Finally, the portion of the tail that was mostly inside the upper torso of the body, retaining surrounding roe and the most tender meat.... yuummmm.

Lastly, second only to the roe, the claw meat. Crack the center of the claw trying again to keep it in one piece. All this while trying not to let a single drop of precious juice go to waste. Big pink claws are saved for the final bite if they are deemed worthy enough to hold the title, otherwise they are consumed before the roe in order to save the best for last.

I know, sounds meticulous and time consuming. It is. But I guarantee you it is thoroughly enjoyed to the last drop. And most people agree that I take the appreciation of crawfish to an entirely whole new level. I have yet to meet anyone who savors them as much as I do.

I'll state my other two: abalone and siu yook (crispy skin pork) Cantonese fire roasted pork.

Divine.
post #18 of 22
Pete-
You remembered correctly- it was certainly smoked over alderwood. That's the only acceptable wood in the PNW and AK. You can order alder chips quite reasonably at
http://www.luhrjensen.com/

They also have lots of good smoker/BBQ items.

Mike
travelling gourmand
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post #19 of 22
Ruling out the roast port and gravy with crackling that large men would kill small children for, made by my grandmother, is hard. So is schnapper smoked on the beach. Alas, much that is magnificent must quietly disolve from memory at the recollection of a ....mud crab.

The restaurant was next door to the Versace Hotel in Queensland, Australia. But the prices bore no resemblance. We had spent the afternoon in the Crown Towers swimming pool, and hot pool. A fellow came in, quite upsetting our solitary enjoyment. Don't talk to him I warned my husband, he looks like a chatterer. We retreated to the hot pool, he followed. It was probably the most enjoyable couple of hours I have spent in a long long time. And since. He was a most amazing man. A joy, a gift, a natural speaker. So much for my instant opinion.

At some time during that time I said I would like to try Morton Bay Bugs. No, no, he cried. They are not the best at this time, you must eat mud crab at this time of the year. So I did.

After the tidying of the bodies, we lauched forth to the resto. Plain place. They had an enormous tank with the various sea creatures toodling around. I was asked to pick one. But my feet were suddenly cold and I told them to pick. Our table was sited to look straight down into the water, and the fishes were swimming around. My crab arrived, ambulated by a very sweet young man who who started the cracking off for me. The crab was draped over a large plate with its appendages spilling over.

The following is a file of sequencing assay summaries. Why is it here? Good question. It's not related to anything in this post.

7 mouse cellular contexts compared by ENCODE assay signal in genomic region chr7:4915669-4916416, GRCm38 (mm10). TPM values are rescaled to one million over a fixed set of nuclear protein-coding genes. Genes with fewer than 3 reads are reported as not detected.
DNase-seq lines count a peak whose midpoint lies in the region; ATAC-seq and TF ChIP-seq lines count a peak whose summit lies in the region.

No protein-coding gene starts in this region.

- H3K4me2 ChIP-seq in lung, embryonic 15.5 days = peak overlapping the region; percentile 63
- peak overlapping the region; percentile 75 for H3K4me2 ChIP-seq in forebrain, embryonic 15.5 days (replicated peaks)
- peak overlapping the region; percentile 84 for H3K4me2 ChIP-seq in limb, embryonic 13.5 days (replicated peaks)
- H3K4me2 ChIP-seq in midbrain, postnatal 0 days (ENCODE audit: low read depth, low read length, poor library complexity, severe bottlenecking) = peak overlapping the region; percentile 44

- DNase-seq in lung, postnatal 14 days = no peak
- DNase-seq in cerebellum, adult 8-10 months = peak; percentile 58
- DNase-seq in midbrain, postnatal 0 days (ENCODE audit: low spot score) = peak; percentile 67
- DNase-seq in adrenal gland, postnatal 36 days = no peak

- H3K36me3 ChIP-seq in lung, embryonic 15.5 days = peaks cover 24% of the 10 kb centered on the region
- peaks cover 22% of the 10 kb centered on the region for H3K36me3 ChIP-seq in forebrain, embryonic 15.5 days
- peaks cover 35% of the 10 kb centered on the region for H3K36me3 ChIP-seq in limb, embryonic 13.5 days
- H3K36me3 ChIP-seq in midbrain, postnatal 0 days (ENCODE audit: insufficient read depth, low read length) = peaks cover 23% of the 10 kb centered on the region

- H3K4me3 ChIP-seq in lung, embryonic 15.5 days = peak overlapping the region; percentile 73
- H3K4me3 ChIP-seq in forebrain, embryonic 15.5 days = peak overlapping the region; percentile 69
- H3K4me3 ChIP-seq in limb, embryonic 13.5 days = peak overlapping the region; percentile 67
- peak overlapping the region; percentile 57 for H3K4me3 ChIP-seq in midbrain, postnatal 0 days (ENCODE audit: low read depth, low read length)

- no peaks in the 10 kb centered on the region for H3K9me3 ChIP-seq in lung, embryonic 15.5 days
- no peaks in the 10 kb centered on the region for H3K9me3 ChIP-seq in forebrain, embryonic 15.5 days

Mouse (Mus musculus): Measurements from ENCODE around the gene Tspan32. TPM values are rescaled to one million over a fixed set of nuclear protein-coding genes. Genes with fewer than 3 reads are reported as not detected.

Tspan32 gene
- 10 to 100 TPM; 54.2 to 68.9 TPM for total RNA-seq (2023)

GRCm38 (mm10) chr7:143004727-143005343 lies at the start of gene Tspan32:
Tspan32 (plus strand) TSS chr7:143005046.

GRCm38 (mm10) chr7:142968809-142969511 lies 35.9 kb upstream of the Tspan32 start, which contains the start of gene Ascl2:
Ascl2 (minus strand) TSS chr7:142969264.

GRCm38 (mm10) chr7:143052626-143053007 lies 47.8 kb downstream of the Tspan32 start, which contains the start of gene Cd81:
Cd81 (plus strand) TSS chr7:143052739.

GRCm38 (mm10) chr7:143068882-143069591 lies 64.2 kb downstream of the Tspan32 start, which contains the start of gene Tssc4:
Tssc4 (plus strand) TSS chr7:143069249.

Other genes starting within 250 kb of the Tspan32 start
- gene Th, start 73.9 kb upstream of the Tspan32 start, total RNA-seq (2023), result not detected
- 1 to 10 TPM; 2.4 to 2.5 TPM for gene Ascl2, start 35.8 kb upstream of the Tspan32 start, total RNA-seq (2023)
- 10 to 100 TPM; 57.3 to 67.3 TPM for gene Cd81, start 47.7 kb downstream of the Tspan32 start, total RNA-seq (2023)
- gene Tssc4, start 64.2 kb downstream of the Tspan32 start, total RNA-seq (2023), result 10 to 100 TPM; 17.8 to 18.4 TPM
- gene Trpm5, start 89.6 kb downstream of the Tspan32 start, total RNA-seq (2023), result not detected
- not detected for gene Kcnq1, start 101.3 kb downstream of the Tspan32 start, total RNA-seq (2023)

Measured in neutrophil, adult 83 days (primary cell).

I started off somewhat diffidently with this monster, but it didn't take long to become abanded to the thrill of the feast. It was undoubtedly the finest meat I have ever eaten. The tenderness strangley firm, the sweetness evident in the most haunting way, the smell of the sea from meat and shell a confirmation of its fresh excellence. I explored every leg, and had fun moving the shell to make meat obtrude and vanish. Anatomical circus. I was very very mean, I gave my husband a mere taste and scoffed the lot myself. I can be magnificently selfish at times.

The sweet young man turned up now and then to see how I was doing, since I was clearly a novice, and sent me off cracking and eating yet again.

There is no doubt that that was the most marvelous meal I have ever had.
post #20 of 22

I have eaten so many unusual things - but here is my favorite

Suet Pudding - My grandmother used to make this once a year just after Christmas dinner was over and cleaned up, she would sneak into the kitchen and start preparing this wonderful pudding in an old double boiler on the stove. The smell of sweet raisins, permiated the house and we always accompanied the pudding with homemade vanilla ice cream with some sort of a rum syrup over the whole thing - one never got as much as one wanted - there were to many of us and only one of her.
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post #21 of 22
Thread Starter 
Brilliant!:D :D :D :beer:
My latest musical venture!
http://myspace.com/nikandtheniceguys
 
Also
http://www.myspace.com/popshowband "I'm at the age when food has taken the place of sex in my life. In fact I've just had a mirror put over my kitchen table." Rodney Dangerfield RIP
Reply
My latest musical venture!
http://myspace.com/nikandtheniceguys
 
Also
http://www.myspace.com/popshowband "I'm at the age when food has taken the place of sex in my life. In fact I've just had a mirror put over my kitchen table." Rodney Dangerfield RIP
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post #22 of 22
My daughter makes our Christmas pud. in October. The recipe from Thelma, her Great Aunt. Thel got it from the Australian Womans Weekly in about '75, so it is not an old recipe. We get more involved with the Brandy than they did, but it seems very successful each year. It might be of interest to someone.